Medevac insurance plan shut
About 2,000 Southeast residents will lose their membership in a Seattle-based medevac program following a recent decision by the Alaska Division of Insurance to deny the program’s nonprofit status.
Until late November, Airlift Northwest offered a $99 AirCare membership for Alaska residents, which ensured those with insurance or Medicare would be off the hook for all costs associated with an Airlift Northwest medevac flight.
As many insurance providers, including Medicare, will not cover the full cost of medevac transport – which can climb as high as $30,000 per flight – the AirCare membership would make sure customers incurred no out-of-pocket costs.
Chris Martin, executive director of Airlift Northwest, said she is “not happy” about the division’s decision to discontinue the membership program. Martin said Airlift Northwest, which is a component of the University of Washington, retains nonprofit status in Washington state.
“We went under the university in 2008, and the state knew it because we renew our business license every year... We gave them everything that we could to convince them that we do meet this criteria,” Martin said.
In a four-page letter Martin received from the division, health/life actuary Katie Campbell outlined the various reasons why the AirCare program offered by Airlift Northwest qualifies as insurance. Campbell concluded the program would therefore need to come into compliance with the various Alaska statutes dictating the requirements to sell insurance in the state.
“The division asks for Airlift Northwest’s cooperation in agreeing to discontinue the sale of the current AirCare membership program... Airlift Northwest must non-renew all memberships at the end of the current coverage period... In the absence of an agreement, the division may consider taking formal administrative action to enforce compliance with the Alaska insurance code,” Campbell wrote.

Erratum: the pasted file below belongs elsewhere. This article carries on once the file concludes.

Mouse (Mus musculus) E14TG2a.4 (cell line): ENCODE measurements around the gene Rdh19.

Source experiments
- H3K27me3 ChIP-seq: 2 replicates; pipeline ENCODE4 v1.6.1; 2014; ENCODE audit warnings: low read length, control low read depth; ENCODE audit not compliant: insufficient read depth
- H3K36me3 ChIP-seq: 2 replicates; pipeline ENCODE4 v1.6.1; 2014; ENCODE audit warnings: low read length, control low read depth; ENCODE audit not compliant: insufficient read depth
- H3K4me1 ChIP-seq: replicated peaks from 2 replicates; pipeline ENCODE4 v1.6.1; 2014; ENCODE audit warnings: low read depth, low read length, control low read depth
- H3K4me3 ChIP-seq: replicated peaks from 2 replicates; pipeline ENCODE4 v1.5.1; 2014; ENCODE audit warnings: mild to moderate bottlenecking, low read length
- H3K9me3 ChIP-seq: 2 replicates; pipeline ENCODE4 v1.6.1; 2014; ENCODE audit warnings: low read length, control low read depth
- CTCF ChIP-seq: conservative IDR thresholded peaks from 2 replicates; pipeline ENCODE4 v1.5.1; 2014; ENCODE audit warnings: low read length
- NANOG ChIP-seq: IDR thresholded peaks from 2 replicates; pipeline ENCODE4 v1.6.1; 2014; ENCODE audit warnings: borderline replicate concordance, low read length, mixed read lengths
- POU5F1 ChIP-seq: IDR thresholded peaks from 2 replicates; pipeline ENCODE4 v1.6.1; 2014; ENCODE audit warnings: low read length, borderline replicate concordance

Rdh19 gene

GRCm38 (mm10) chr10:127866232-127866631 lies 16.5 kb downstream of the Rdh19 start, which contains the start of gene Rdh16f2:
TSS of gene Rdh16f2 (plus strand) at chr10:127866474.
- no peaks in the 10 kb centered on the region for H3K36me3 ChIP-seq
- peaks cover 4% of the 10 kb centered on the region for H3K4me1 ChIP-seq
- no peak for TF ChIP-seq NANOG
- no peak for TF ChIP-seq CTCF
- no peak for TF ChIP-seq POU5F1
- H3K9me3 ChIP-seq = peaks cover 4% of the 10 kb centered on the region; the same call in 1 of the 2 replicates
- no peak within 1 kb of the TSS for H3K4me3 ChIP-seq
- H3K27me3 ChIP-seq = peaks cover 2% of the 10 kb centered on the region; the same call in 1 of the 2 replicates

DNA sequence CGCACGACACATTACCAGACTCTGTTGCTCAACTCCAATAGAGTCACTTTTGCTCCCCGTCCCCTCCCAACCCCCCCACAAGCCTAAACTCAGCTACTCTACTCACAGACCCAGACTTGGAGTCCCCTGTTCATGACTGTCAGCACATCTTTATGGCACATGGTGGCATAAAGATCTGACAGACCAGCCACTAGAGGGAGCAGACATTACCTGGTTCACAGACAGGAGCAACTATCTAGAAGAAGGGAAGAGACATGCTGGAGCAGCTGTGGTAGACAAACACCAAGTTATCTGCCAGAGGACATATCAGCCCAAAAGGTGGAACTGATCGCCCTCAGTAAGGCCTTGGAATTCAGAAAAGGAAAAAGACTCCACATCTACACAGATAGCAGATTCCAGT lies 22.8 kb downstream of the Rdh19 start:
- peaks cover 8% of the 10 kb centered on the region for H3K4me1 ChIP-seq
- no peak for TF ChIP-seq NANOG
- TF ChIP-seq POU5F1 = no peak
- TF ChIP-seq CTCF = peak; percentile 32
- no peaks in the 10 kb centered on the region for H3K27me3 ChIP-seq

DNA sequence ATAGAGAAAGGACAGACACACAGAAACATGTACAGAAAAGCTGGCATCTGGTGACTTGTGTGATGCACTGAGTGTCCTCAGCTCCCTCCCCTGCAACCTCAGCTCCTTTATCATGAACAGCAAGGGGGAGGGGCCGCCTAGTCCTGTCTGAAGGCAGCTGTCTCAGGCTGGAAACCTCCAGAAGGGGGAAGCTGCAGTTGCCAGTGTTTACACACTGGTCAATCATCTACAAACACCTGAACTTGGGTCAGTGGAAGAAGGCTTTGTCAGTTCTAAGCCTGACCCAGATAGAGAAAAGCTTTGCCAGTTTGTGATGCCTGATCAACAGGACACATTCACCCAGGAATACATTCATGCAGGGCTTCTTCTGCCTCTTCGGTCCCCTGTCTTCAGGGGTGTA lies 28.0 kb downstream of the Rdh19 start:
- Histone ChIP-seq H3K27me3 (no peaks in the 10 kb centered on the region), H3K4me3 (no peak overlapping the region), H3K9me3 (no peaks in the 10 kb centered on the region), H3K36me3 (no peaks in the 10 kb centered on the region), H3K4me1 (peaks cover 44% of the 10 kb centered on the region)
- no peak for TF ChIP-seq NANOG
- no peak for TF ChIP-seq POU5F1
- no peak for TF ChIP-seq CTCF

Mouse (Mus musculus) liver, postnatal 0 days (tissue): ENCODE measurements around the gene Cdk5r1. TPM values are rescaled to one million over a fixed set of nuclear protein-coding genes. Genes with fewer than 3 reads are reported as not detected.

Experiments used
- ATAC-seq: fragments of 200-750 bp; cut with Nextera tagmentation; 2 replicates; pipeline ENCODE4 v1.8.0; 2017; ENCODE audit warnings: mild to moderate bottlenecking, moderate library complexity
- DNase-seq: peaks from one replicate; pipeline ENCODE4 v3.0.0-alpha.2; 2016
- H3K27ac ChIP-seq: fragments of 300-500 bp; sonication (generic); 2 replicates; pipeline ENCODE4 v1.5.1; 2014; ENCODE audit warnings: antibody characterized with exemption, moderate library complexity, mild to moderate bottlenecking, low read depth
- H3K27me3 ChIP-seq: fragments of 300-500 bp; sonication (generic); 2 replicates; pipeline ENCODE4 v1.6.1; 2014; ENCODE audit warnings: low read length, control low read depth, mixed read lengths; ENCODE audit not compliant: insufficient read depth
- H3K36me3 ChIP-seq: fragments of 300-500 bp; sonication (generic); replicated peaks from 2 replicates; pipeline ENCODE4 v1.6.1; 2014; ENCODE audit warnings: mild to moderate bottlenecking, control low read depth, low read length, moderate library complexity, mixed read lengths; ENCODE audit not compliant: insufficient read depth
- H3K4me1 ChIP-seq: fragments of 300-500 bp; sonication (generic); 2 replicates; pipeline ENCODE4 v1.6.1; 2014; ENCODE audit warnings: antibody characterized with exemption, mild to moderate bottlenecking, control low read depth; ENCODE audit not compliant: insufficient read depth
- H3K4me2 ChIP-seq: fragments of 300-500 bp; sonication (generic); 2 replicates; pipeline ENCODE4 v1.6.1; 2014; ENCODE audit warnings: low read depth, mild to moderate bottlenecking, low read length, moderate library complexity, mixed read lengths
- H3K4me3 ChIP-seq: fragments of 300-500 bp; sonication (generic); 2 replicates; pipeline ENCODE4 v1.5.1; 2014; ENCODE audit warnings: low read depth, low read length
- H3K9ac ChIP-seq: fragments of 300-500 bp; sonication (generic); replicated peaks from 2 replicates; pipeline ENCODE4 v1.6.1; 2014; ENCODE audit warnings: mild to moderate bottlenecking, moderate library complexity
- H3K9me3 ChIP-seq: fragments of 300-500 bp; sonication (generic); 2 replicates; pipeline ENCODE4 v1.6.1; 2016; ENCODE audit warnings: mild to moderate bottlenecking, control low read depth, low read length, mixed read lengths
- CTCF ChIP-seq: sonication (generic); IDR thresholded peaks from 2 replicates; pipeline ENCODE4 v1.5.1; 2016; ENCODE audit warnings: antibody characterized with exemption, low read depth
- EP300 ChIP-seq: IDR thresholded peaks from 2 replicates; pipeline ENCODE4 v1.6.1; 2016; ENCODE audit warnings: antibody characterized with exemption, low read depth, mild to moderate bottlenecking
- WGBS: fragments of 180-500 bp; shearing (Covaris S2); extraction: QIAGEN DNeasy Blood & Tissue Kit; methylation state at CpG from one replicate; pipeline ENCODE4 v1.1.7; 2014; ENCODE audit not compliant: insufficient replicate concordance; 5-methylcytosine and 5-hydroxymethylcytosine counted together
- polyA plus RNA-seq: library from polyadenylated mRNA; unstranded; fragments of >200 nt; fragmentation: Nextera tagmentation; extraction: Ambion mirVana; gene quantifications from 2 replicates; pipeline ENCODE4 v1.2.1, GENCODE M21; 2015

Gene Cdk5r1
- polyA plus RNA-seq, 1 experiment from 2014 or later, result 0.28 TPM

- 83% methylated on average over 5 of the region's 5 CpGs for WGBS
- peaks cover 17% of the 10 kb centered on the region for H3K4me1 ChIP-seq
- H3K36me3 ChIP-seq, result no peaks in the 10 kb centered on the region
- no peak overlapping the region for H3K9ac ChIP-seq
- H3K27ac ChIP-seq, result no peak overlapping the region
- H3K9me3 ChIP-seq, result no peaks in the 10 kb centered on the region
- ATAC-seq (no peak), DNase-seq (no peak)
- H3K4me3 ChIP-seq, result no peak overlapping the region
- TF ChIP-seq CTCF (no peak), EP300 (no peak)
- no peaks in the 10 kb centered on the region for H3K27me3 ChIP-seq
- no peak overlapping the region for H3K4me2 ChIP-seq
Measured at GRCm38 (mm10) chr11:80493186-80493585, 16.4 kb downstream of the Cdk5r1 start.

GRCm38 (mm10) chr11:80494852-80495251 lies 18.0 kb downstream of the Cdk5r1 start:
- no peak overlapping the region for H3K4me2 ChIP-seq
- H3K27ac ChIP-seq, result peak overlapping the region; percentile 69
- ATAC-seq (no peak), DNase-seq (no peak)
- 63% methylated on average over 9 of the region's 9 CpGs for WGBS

Though Airlift Northwest will no longer sell its AirCare memberships, it will still be providing medevac service to Haines and Southeast Alaska. Who pays for it, though, is now not Airlift Northwest’s responsibility.
“What the membership did was we billed the insurance and you didn’t have to pay any out-of-pocket expenses. It’s totally separate than being flown,” Martin said.
Airlift Northwest is still the preferred flight provider for ApolloMT, which offers a program similar to AirCare. Apollo’s license was recently renewed by the division after it lapsed for several months.
Martin said she is directing customers dissatisfied with the change to contact the division at 907-269-7900. She also advises people worried about coverage to look into purchasing an Apollo membership, which runs about $125 a year and provides similar financial coverage for medevac flights.
Even if those with medical emergencies don’t have Apollo, though, Airlift Northwest will still serve them. “We will fly you no matter what. We fly people and then the billing is after the fact,” she said.
Marty Hester, deputy director of the Division of Insurance, said the customer services section of the division has been receiving numerous phone calls from AirCare customers who are confused or upset about the division’s decision.
Hester said Washington’s statutes regarding exemptions for nonprofits are different from Alaska’s.